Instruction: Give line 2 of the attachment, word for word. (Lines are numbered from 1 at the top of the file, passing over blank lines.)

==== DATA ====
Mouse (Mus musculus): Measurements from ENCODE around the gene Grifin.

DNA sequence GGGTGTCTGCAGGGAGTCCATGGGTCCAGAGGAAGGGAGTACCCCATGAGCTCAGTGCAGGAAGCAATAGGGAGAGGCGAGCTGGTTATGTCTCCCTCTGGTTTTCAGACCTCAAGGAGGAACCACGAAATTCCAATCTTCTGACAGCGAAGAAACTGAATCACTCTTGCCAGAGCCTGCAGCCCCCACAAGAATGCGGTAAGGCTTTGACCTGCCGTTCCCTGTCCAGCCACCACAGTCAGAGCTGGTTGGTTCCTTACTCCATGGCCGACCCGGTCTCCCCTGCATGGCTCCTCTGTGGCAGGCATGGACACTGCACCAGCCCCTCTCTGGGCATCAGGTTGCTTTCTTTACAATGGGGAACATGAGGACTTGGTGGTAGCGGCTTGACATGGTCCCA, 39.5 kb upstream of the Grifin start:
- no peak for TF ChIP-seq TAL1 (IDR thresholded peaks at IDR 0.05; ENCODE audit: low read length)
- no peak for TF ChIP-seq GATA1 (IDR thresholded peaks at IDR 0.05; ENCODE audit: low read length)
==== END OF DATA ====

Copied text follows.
DNA sequence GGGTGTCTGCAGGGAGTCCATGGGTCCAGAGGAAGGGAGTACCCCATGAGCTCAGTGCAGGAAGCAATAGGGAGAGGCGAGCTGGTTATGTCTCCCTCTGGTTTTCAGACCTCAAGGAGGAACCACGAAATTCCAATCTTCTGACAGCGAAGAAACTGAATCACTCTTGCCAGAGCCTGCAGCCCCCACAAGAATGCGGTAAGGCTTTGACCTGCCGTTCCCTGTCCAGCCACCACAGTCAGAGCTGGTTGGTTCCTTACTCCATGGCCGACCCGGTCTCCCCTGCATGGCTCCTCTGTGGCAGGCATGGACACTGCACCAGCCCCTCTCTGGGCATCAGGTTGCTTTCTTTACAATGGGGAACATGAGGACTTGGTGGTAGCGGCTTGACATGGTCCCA, 39.5 kb upstream of the Grifin start: